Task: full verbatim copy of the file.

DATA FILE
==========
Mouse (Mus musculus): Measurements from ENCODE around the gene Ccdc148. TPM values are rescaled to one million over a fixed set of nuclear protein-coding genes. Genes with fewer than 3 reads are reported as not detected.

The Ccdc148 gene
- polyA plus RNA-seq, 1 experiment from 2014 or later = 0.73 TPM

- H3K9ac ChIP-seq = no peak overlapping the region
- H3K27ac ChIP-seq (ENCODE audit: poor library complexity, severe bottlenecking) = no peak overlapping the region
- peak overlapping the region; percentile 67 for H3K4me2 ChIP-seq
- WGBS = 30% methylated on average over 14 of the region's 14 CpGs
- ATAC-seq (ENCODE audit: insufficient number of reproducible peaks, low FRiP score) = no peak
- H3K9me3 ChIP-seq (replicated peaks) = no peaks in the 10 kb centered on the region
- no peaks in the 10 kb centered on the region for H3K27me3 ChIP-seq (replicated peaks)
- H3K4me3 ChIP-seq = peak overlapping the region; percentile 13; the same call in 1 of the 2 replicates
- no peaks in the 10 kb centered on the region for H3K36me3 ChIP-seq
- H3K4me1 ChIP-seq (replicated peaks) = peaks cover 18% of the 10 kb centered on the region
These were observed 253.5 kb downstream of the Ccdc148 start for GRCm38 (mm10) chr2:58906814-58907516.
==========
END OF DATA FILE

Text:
Mouse (Mus musculus): Measurements from ENCODE around the gene Ccdc148. TPM values are rescaled to one million over a fixed set of nuclear protein-coding genes. Genes with fewer than 3 reads are reported as not detected.

The Ccdc148 gene
- polyA plus RNA-seq, 1 experiment from 2014 or later = 0.73 TPM

- H3K9ac ChIP-seq = no peak overlapping the region
- H3K27ac ChIP-seq (ENCODE audit: poor library complexity, severe bottlenecking) = no peak overlapping the region
- peak overlapping the region; percentile 67 for H3K4me2 ChIP-seq
- WGBS = 30% methylated on average over 14 of the region's 14 CpGs
- ATAC-seq (ENCODE audit: insufficient number of reproducible peaks, low FRiP score) = no peak
- H3K9me3 ChIP-seq (replicated peaks) = no peaks in the 10 kb centered on the region
- no peaks in the 10 kb centered on the region for H3K27me3 ChIP-seq (replicated peaks)
- H3K4me3 ChIP-seq = peak overlapping the region; percentile 13; the same call in 1 of the 2 replicates
- no peaks in the 10 kb centered on the region for H3K36me3 ChIP-seq
- H3K4me1 ChIP-seq (replicated peaks) = peaks cover 18% of the 10 kb centered on the region
These were observed 253.5 kb downstream of the Ccdc148 start for GRCm38 (mm10) chr2:58906814-58907516.